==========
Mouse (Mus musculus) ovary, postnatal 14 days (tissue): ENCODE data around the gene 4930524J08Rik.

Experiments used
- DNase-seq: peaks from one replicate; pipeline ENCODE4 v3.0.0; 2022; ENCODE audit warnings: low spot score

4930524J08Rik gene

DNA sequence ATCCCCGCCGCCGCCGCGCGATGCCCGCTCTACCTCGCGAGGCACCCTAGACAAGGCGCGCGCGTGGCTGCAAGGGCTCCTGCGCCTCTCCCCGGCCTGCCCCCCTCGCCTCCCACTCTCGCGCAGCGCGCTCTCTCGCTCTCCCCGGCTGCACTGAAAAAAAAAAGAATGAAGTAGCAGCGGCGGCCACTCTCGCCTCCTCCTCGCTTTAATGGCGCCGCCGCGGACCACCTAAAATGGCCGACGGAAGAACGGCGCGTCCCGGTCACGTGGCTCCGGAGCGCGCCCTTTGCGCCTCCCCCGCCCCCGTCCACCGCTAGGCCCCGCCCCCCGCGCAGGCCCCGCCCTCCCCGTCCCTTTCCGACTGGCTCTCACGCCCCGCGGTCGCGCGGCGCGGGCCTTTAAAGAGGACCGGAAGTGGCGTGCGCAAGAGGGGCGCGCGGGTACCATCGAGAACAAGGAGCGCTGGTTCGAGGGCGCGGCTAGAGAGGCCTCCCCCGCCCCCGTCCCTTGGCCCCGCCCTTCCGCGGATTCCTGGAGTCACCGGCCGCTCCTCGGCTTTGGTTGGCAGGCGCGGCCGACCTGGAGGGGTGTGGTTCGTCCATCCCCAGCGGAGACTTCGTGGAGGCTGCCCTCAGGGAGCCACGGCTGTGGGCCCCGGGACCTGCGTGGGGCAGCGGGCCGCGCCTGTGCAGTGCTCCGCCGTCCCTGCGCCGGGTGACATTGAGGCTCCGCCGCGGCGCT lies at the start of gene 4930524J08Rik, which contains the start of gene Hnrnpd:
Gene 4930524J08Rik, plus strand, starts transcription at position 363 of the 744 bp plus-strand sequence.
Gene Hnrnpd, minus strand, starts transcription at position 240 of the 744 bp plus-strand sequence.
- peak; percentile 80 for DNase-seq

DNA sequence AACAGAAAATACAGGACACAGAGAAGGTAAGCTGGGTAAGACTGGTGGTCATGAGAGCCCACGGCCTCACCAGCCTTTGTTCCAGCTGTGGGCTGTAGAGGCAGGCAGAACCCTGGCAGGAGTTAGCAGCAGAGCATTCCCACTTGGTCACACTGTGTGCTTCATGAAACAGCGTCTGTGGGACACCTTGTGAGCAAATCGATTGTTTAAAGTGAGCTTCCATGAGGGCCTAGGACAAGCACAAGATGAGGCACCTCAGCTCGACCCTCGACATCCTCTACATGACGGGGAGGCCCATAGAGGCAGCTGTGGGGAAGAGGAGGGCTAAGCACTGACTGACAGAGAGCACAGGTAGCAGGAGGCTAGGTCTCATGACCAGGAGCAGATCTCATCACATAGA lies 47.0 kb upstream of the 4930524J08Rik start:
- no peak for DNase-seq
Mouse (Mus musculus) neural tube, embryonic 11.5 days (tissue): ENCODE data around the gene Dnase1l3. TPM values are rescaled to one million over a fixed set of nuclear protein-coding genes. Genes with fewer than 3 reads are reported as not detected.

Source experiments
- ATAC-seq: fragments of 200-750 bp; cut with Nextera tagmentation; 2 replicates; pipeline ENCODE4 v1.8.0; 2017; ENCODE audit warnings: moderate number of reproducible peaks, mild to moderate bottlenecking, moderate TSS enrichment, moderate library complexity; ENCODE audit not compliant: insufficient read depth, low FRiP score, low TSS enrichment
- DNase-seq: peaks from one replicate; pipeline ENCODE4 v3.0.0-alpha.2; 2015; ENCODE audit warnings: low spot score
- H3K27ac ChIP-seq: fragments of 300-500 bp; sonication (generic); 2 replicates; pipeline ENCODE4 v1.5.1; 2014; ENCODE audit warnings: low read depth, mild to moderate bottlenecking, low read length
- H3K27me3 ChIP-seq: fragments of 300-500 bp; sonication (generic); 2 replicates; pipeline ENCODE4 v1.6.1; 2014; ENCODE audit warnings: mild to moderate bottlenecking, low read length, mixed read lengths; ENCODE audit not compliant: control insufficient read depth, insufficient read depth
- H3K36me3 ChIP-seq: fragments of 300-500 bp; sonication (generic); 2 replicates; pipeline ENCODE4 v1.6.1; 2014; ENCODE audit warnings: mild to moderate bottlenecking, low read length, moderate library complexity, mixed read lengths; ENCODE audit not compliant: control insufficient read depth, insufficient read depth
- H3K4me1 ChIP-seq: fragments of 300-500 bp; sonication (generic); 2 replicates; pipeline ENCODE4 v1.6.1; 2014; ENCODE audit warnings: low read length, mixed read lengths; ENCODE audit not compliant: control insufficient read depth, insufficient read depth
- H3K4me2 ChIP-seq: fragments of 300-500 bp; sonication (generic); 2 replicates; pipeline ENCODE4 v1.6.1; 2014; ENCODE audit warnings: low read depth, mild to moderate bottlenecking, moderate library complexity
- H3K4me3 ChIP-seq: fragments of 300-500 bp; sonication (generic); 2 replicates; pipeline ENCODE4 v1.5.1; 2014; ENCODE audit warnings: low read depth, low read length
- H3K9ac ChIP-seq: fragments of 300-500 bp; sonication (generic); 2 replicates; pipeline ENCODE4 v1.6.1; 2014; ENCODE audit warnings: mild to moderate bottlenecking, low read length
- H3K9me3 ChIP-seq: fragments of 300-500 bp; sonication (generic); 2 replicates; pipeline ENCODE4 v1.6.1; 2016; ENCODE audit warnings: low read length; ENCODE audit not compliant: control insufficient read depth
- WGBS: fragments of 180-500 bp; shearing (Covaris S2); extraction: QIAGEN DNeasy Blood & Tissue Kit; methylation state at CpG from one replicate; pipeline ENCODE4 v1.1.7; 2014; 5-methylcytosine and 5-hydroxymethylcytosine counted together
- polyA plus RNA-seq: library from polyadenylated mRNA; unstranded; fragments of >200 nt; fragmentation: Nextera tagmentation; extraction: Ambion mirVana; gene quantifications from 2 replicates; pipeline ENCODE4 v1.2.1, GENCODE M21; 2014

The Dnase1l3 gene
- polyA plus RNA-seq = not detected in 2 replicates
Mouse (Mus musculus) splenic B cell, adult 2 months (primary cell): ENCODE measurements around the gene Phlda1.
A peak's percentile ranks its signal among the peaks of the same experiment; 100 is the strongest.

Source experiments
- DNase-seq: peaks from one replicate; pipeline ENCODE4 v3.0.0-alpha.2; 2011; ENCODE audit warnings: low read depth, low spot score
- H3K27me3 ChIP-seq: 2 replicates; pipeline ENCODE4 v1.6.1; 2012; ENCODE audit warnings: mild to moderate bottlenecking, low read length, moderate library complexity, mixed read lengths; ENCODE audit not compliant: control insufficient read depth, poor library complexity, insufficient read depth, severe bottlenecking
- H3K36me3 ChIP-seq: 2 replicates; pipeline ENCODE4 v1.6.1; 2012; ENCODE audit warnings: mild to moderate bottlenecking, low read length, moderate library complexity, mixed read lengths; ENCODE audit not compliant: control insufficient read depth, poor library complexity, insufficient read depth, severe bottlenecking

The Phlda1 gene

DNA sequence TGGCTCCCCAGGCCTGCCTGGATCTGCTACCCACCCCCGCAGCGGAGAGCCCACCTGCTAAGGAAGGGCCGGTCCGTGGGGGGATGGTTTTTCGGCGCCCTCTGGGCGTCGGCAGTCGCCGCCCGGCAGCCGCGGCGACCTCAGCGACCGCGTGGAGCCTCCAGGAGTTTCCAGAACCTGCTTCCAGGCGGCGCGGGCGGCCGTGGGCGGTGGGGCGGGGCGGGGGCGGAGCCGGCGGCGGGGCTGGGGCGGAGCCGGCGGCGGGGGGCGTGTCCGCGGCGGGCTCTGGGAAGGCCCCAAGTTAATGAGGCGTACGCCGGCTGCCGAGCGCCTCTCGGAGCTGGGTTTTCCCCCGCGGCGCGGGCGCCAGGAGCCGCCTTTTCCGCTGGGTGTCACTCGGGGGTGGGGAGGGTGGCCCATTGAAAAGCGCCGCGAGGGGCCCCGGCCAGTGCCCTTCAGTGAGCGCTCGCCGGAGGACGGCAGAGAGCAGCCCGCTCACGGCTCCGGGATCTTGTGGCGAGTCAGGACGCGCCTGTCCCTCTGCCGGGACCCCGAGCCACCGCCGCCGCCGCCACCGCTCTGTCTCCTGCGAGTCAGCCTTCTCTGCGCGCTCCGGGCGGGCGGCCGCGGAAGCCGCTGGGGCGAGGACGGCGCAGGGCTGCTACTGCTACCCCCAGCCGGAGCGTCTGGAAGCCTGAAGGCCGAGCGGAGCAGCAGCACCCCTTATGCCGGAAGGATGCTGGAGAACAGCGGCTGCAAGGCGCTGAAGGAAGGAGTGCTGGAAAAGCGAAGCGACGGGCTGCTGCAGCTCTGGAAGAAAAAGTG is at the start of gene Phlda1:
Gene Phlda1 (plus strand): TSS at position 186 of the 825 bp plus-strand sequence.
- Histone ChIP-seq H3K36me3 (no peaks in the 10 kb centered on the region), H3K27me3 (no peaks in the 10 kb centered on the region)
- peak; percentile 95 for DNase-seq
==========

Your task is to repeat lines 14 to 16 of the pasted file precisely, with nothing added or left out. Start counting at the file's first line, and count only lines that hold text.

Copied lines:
- DNase-seq: peaks from one replicate; pipeline ENCODE4 v3.0.0-alpha.2; 2015; ENCODE audit warnings: low spot score
- H3K27ac ChIP-seq: fragments of 300-500 bp; sonication (generic); 2 replicates; pipeline ENCODE4 v1.5.1; 2014; ENCODE audit warnings: low read depth, mild to moderate bottlenecking, low read length
- H3K27me3 ChIP-seq: fragments of 300-500 bp; sonication (generic); 2 replicates; pipeline ENCODE4 v1.6.1; 2014; ENCODE audit warnings: mild to moderate bottlenecking, low read length, mixed read lengths; ENCODE audit not compliant: control insufficient read depth, insufficient read depth